A cash out refinance is to refinance a mortgage for an amount in excess of the balance owed resulting in a new larger loan to replace the old one.
Cash-out refi is the jargon and short hand used for it by professionals.
The new loan basically consist of 2 portions.
- A home loan equal to the old loan to replace it
- A term loan that is drawn down by the borrower
Together, it amounts to the new loan.
Because from such a transaction, a borrower manages to generate cash in the form of the term loan, thus it is referred to as a “cash out”.
As the term loan resembles that of a typical home equity loan, such a deal is often termed as a cash out or equity loan interchangeably.
This is even when a home equity loan is technically a different event concerning a second mortgage.
For academic and professional purposes, Fannie Mae and Freddie Mac do have a definition to describe non-cash-out loans.
But in layman language, non-cash-out refinancing refer to taking a new mortgage equal to, or less then the existing mortgage, plus loan settlement costs, to replace the existing one.
So by definition, anything else in the refinance arena will be a cash out.
A cash out refinance if often triggered when a homeowner seeks refinancing of his existing mortgage and find the interest rates so attractive that he decides to take on more debt instead of just other outstanding debt.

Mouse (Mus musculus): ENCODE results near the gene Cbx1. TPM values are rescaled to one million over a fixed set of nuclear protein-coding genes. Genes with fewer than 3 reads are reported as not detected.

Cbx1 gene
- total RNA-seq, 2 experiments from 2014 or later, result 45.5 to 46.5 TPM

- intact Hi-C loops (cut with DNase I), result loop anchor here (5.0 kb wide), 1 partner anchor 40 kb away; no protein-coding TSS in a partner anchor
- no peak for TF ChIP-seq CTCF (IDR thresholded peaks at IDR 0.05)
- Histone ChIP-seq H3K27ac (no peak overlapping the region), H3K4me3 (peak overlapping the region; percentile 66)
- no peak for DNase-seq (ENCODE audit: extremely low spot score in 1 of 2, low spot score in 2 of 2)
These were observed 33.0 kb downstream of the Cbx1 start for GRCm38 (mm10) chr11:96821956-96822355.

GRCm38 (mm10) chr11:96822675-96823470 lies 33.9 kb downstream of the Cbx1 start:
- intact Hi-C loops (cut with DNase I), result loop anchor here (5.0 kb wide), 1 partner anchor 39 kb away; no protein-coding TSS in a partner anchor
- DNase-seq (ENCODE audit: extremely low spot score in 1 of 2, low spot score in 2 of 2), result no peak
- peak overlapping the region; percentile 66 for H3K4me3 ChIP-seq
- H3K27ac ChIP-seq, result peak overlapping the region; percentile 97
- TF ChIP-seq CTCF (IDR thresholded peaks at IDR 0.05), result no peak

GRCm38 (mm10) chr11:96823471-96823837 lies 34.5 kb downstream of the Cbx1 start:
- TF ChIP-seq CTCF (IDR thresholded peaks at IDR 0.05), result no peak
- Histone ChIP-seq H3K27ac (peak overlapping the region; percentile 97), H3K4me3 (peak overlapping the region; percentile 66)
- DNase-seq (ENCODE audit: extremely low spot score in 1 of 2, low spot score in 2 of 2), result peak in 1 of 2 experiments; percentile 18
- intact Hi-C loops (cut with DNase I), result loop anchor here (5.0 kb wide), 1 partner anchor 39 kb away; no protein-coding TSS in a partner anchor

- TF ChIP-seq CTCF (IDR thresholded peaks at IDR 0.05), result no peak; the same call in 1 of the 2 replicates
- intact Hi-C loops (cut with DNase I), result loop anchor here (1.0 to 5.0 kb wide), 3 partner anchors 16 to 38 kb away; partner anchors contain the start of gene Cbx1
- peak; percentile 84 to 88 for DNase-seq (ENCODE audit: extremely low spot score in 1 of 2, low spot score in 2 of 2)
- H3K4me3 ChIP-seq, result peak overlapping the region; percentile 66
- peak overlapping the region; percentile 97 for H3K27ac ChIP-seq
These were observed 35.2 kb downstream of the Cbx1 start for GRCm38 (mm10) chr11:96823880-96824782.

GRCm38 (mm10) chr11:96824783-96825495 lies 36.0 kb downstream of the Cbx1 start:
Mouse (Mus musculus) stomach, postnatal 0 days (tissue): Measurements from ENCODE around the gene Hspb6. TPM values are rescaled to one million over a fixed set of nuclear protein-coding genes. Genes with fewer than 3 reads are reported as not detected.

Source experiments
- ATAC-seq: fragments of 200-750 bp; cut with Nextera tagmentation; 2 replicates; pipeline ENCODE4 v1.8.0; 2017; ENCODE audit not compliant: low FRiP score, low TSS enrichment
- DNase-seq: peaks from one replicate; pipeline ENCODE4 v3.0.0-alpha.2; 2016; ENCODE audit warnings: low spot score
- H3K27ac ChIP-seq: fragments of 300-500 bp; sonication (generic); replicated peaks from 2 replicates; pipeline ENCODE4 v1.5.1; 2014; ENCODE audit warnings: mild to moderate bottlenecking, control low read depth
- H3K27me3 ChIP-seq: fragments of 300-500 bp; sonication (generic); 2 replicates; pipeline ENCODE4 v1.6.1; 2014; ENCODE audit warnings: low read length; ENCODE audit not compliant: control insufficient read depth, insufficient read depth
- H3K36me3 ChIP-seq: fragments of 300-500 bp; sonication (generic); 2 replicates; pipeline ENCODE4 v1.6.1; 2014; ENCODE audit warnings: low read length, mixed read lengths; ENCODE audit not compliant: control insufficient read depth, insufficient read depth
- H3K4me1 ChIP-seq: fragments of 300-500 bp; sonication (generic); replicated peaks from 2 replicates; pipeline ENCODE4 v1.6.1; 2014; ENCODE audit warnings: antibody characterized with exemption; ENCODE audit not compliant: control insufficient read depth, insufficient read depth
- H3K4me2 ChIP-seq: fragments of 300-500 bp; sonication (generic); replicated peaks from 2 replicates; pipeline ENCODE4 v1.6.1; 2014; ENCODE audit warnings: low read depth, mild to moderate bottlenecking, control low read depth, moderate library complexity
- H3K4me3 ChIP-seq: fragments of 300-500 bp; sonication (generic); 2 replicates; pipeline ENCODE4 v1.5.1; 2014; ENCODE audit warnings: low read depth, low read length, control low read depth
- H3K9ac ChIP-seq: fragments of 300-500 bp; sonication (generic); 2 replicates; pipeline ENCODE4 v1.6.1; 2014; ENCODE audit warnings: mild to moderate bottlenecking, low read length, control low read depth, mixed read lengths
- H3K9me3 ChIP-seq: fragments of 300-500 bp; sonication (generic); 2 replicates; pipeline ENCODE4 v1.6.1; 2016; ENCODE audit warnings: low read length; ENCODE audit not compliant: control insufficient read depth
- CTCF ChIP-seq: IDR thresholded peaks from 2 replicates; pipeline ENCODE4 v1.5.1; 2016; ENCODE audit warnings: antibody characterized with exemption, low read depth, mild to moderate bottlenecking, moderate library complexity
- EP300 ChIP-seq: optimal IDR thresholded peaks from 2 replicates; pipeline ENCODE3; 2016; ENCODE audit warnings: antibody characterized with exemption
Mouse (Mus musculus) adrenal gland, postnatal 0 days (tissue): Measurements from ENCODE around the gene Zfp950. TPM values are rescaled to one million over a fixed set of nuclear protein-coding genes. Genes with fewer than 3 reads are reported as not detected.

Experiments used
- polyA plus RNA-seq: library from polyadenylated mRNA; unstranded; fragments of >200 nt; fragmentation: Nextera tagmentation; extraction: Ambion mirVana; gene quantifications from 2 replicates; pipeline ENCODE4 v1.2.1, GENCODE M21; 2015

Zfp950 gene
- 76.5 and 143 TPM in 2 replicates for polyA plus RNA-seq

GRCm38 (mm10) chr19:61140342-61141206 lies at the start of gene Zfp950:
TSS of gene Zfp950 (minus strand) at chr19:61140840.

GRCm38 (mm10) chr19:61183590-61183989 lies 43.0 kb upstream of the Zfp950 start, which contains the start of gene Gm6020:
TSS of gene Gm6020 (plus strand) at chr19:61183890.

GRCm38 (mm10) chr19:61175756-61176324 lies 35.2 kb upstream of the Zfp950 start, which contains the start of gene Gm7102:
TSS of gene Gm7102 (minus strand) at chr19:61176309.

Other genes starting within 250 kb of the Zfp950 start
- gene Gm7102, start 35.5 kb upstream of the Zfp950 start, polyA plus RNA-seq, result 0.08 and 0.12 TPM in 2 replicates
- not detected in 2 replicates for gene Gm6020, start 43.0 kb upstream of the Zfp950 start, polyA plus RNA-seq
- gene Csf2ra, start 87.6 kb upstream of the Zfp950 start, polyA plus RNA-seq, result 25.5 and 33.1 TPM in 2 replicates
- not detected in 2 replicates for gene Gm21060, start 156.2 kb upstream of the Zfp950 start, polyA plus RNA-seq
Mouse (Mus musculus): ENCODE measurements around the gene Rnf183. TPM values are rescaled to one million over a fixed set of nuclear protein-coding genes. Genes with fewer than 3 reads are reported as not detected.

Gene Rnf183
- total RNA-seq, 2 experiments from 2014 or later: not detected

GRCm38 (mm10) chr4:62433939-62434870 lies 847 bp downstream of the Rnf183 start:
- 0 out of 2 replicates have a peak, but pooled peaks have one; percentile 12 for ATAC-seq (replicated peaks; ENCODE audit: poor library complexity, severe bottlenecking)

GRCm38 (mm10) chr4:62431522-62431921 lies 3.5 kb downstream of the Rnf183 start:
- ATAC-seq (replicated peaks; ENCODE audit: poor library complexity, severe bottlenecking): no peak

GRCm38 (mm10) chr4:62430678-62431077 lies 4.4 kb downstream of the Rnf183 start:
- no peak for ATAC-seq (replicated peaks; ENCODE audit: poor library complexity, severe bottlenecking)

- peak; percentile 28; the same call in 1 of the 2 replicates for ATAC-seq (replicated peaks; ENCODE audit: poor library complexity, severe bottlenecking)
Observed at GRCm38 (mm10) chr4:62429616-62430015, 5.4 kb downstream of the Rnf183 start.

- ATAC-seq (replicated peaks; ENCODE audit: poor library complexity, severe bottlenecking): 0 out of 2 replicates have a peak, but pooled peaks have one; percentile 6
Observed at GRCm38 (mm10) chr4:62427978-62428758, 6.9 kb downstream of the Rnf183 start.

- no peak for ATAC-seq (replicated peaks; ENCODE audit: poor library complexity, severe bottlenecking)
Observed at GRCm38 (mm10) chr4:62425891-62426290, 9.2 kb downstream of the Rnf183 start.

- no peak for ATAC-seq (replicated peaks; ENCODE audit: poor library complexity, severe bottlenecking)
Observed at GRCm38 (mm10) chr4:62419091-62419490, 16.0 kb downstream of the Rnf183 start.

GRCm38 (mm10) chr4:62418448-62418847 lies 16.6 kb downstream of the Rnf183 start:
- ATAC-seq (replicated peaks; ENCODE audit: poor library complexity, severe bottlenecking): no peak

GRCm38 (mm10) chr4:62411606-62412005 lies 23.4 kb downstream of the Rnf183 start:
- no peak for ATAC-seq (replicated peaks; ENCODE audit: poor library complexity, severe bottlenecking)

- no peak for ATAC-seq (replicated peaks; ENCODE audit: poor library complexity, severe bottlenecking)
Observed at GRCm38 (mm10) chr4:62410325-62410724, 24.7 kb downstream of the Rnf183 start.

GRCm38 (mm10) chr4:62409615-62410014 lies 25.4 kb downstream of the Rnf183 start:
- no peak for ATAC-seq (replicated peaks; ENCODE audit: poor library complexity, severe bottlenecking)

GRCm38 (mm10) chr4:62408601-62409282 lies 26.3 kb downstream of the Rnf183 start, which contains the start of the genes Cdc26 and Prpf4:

The second most common reason for it to take place is when a borrower needs to generate funds for personal reasons like to start a new business or for investment purposes.
Accessing the equity locked in the house makes a lot of sense firstly as there is a feeling that the equity in the property is put to good use. Secondly, interest rates on secured loans tend to be much cheaper than those that are unsecured.
Should the main reason for the cash out is to raise cash, then there is every possibility that the homeowner might accept a loan with interest rates higher than the existing mortgage.
This is due to the reason that the priority of the borrower is getting funds instead of financial savings.
Take note that,
- If a cash out refi comes with an interest lower than the existing loan, there is a likelihood that taking on a second mortgage would be more expensive.
- If the cash out refi rate is higher than that of the existing loan, choosing a second mortgage as an alternative could very well be cheaper. This is even though the APR could be well above the the cash out refi rate.
The second point above is due to a second mortgage only takes into account the much smaller term loan, while a refinance concerns the existing loan plus the extra term loan.
For example, if the balance on an existing loan is $100,000 at 8%, and the borrower desires to take on an additional $15,000 cash, the interest on a total amount of $115,000 could be 8.5%, while a smaller loan of only $15,000 for a second mortgage could be 9.5%.
Under this scenarios, when we put interest cost into perspective, while a borrower might pay an additional 1% on $15,000 ($150) with a second loan, he will avoid paying 0.5% more on $100,000 ($500).
It is also important to remember that should a new loan be taken from the same existing lender, then the borrower can avoid a lot of closing costs.
But if it is with a new different lender, then these closing costs have to be paid for one way or another.
Finally, when deciding on a cash out refinance, one should treat it like any other mortgage and apply tips to secure the best deal available.